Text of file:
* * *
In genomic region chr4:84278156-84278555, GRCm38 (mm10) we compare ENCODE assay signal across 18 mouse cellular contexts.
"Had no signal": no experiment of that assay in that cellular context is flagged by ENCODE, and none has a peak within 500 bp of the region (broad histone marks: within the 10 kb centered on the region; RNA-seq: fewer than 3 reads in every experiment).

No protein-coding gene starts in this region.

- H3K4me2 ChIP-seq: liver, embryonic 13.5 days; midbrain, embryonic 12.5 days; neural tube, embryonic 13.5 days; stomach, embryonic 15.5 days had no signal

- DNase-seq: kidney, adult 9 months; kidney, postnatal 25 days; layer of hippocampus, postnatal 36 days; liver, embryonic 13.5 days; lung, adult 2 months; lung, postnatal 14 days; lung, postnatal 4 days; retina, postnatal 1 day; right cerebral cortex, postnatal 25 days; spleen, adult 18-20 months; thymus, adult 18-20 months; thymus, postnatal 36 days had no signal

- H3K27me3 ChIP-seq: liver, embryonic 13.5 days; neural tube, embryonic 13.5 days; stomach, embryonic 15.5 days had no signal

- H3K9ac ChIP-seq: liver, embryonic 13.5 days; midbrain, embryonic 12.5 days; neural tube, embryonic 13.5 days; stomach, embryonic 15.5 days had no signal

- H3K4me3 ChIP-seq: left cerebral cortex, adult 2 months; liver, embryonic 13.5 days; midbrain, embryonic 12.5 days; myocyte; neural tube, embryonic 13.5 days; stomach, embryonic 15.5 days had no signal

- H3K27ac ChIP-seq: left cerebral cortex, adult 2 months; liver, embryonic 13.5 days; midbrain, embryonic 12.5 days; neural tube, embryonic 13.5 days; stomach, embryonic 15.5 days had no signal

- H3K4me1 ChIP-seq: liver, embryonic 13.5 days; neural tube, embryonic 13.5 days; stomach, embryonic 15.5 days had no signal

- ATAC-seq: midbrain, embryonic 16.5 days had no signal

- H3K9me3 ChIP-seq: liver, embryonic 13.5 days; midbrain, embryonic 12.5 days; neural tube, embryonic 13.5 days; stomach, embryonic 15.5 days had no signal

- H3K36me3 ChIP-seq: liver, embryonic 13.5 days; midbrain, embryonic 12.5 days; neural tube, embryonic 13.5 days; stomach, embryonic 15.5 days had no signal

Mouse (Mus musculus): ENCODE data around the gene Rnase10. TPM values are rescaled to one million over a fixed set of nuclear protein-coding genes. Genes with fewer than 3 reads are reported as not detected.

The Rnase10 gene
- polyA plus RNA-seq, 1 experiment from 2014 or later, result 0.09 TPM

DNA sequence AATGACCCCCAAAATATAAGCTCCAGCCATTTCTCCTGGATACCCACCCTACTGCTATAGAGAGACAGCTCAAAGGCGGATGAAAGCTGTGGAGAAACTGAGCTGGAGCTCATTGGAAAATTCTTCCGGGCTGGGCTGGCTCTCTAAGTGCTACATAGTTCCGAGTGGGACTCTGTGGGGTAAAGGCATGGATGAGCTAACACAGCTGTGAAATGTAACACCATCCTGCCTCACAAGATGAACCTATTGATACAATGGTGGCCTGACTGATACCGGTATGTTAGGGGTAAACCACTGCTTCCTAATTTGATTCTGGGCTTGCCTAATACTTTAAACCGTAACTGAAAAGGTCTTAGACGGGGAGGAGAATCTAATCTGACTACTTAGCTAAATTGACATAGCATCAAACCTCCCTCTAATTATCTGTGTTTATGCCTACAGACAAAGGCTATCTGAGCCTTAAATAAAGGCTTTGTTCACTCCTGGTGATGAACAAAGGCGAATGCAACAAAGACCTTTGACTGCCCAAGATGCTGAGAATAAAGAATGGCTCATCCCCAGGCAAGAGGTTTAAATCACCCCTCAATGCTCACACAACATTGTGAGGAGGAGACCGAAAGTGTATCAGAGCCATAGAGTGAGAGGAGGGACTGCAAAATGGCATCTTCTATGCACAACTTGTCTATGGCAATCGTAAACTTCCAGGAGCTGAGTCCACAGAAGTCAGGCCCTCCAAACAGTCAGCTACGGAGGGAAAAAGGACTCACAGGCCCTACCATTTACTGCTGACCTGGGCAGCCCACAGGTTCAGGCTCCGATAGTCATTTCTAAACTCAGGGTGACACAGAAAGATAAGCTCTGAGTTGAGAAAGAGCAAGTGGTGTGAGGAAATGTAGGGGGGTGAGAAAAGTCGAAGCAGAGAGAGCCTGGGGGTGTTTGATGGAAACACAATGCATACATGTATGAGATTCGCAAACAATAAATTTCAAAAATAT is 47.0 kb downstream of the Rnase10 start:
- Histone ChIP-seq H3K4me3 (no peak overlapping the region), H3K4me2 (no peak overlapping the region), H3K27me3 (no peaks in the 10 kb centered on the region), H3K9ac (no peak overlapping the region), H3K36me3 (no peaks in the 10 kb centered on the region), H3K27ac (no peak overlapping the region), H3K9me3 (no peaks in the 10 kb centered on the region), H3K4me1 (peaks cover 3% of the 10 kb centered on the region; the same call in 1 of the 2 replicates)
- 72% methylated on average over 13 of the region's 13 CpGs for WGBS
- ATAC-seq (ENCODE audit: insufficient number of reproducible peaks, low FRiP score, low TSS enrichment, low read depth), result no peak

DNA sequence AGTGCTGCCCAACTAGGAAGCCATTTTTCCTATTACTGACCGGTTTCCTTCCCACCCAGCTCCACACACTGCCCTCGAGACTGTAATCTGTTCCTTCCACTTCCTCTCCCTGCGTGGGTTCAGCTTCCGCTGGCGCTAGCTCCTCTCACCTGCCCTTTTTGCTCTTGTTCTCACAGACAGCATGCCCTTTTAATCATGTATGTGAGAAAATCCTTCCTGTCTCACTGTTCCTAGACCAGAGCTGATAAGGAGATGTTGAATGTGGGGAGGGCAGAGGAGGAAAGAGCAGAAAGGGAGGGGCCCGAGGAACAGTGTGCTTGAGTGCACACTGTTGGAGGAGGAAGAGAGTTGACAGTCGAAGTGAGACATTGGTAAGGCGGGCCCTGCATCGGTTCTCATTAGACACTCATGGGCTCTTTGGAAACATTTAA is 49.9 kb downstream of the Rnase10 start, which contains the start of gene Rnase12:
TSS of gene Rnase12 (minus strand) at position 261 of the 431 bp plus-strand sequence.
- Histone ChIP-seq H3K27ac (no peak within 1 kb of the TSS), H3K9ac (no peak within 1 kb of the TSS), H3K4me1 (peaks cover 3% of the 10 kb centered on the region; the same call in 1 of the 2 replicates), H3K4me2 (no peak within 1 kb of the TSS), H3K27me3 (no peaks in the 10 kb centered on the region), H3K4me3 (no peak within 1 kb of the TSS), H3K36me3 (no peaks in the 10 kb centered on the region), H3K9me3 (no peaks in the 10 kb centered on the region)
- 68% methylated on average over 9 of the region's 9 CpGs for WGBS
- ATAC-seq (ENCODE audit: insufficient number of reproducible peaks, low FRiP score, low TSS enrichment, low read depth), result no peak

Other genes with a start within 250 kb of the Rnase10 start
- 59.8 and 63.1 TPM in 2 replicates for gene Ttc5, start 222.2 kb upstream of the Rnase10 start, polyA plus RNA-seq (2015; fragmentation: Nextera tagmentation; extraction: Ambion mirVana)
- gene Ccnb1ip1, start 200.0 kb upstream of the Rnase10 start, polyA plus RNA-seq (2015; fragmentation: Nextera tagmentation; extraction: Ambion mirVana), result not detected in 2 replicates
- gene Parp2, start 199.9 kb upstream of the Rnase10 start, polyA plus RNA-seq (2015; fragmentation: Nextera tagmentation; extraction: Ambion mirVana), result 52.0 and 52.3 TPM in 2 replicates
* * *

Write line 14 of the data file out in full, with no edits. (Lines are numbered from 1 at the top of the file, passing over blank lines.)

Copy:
Mouse (Mus musculus): ENCODE data around the gene Rnase10. TPM values are rescaled to one million over a fixed set of nuclear protein-coding genes. Genes with fewer than 3 reads are reported as not detected.